GamingReview: Company of Heroes 3

Review: Company of Heroes 3


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How do you convert the Second World War into a video game? After all, World War II was essentially a throng of brave young men charging headlong into a Nazi meat-grinder. Quite the far cry from right-clicking on the thing that you want dead. Of all attempts, Relic Entertainment’s Company of Heroes series gets about as close as you can get. Its battles are tense, grueling stalemates that prioritise tactics above all. There’s no building seven hundred riflemen and marching into the enemy base here.

Enter: Company of Heroes 3, which brings us to the Italian and North African theaters, with the promise of beautiful sunshine over battle-scarred terrain. These new theaters come with a heaping helping of ambition. Company of Heroes 3 is far bigger than its predecessors but, unfortunately, it seems that it can’t quite fill those larger shoes.

Company of Heroes 3 - Skirmish

A War on Two Fronts

Company of Heroes 3 is split into two areas: skirmishes and campaigns. Let’s take skirmishes first, as these hark back to Company of Heroes of old. This is the ground-level combat, where you control individual squads and vehicles. It’s largely territory based. In order to recruit more squads, you need resources which are gained from holding specific points on the map. As you progressively capture territory, and bolster your troops, you’ll inevitably come in contact with the enemy doing the same thing. It creates a pleasant arc of conflict, as you clash around key contested points.

The combat maintains its emphasis on tactics, with the biggest focus being on cover. To keep your plucky fellows alive, you have to to move from cover to cover. Otherwise they’ll be cut down in seconds. If you and your foes are both behind cover then things slow right down. Your troops are left picking at each other, taking no casualties and wondering if they should have brought a sleeping bag. Flanking and fortifying are your best bets, following by destroying the cover with a particularly big gun. I frequently used Gurkha rifle squadrons to pin enemies down, then flanked them with riflemen. It rewards creative and tactical thinking, which I appreciated. I do wish the camera would let me zoom out a wee bit though.

The other side of the coin is the campaign map. This changes from real-time to turn-based, as you zoom right out to see the theater as a whole. The first campaign is a crawl through southern Italy, with a landing in Serrano and a vague objective to take Rome. From Serrano, you spread out across Italy, capturing towns, wiping out enemy companies and liaising with partisan forces where you can. When you meet another company, the conflict is resolved in a skirmish, which neatly connects the two. Depending on your choice of company, you get different bonuses. I went with the UK Indian Artillery, giving me access to trusty Gurkhas and a lot of explosions. There’s even a loyalty system, where you can buddy up with three seperate commanders, each with their own unique skills. It’s an ambitious system.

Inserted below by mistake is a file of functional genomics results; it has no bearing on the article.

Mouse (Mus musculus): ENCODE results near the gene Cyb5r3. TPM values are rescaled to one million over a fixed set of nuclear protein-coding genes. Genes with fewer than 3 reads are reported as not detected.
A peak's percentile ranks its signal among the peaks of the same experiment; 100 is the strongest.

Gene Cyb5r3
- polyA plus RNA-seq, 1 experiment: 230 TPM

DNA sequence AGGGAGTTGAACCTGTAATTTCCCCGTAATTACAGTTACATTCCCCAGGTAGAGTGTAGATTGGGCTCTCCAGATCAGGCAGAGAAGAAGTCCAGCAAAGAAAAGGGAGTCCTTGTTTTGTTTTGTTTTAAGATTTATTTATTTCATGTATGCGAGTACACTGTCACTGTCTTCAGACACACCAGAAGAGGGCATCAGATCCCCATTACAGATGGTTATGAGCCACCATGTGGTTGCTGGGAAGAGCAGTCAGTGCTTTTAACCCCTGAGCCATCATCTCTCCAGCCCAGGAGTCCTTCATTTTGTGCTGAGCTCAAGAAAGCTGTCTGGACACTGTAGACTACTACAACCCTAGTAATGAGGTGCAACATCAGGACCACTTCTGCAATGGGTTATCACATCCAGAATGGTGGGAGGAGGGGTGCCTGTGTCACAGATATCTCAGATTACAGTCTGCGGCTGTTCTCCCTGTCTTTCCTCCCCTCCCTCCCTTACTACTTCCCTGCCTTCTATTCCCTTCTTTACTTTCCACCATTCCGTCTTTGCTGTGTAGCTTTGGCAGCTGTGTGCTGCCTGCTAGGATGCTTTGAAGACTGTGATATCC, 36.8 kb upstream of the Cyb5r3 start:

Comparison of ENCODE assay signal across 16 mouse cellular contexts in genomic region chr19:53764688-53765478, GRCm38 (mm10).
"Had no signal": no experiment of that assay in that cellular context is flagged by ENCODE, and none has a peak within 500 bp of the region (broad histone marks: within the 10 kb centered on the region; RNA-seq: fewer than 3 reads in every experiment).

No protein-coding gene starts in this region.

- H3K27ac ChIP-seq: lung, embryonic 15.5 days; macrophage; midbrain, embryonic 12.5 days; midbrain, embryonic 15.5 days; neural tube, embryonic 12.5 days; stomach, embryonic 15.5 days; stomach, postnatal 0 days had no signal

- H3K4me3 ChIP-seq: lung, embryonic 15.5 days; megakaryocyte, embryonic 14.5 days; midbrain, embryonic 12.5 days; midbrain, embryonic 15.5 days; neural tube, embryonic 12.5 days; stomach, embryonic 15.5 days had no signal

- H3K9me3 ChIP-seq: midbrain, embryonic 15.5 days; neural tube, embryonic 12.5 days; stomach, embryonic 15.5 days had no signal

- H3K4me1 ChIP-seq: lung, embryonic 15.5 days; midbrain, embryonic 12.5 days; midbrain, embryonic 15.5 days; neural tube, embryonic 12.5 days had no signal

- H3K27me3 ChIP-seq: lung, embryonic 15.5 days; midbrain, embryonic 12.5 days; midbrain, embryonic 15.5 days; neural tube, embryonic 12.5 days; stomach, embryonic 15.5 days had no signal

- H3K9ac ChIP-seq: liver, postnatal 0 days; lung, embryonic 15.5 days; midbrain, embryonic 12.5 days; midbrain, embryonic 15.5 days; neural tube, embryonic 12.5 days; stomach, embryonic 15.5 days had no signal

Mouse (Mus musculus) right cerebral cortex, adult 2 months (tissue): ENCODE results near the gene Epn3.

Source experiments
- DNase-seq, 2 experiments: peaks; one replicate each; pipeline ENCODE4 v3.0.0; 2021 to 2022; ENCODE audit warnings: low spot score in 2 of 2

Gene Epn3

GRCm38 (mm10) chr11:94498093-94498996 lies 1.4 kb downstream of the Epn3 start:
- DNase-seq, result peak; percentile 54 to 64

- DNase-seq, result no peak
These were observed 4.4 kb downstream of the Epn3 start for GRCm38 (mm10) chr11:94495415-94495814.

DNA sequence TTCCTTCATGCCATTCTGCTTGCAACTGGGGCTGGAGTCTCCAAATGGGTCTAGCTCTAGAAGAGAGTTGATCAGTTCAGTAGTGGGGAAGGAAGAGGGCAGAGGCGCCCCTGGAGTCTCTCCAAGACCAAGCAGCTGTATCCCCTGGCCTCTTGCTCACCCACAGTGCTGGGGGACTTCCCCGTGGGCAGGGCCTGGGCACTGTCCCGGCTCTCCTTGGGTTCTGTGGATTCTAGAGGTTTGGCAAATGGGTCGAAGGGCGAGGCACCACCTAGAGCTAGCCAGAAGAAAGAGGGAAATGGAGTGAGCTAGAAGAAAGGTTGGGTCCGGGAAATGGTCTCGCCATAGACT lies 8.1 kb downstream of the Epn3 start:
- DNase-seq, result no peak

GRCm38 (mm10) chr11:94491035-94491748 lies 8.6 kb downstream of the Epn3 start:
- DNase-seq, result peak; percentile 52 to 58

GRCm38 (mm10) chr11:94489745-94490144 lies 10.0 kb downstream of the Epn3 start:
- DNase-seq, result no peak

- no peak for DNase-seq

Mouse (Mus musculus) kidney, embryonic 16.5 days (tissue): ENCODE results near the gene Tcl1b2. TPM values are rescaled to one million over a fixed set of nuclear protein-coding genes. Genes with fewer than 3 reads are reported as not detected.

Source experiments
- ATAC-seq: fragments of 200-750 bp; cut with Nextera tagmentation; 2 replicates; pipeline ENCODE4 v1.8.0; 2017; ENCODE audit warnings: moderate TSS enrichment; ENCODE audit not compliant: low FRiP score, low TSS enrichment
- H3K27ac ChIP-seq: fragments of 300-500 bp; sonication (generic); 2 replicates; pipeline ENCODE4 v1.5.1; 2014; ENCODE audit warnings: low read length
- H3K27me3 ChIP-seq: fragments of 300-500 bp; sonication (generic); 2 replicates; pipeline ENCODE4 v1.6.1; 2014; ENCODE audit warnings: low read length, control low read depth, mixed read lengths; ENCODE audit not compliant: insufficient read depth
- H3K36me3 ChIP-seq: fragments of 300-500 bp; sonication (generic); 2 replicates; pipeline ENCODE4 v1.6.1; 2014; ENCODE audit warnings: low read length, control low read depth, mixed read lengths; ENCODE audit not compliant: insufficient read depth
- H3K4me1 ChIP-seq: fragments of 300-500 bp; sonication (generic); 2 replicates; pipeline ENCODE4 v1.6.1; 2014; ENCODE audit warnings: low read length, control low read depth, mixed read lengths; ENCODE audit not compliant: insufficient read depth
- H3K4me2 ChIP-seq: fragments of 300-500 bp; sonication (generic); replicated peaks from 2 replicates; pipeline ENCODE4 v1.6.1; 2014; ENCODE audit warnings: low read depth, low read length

Company of Heroes 3 - Campaign Map

Company of Zeroes

Unfortunately, ambition doesn’t mean much without execution and that’s where Company of Heroes 3 struggles. Let’s start with the biggest elephant in the room: the AI. It’s as thick as a tank’s armour. It constantly makes poor decisions, both on the campaign map (where it barely shows up for work) and in skirmishes. I wondered if this might have something to do with the difficulty setting, so I tried a 1v1 skirmish against a hard enemy. Then I watched as the AI ran directly at my MG emplacement, retreated for a minute, then ran straight back in again. Checking if they were on a smoke break, perhaps? The only change the difficulty made was that the game seemed to be slipping the AI a few extra squads under the table, which would explain why they could churn them out faster than I could.

Even then, the AI was slow to capture key points. In the king-of-the-hill style Victory Point skirmishes, they’d lose a quarter of their points before they’d even showed up to the fight. Set two alarms if you keep sleeping through, lads. It makes the difficulty curve all over the place, something it shares with the campaign. Core missions are generally reserved for taking cities, while enemy companies roam around the map. The necessity of having all fights resolve through skirmishes means that for every interesting, tense battle you’ll have three or four completely trivial ones. There is auto-resolve, but you get better rewards by doing it yourself. A mission where you have to desperately hold off an approaching army of heavy armour should be the exciting climax. It should not be followed by a contingent of Gurkhas playing tiddlywinks in the town square while the enemy’s victory points tick away.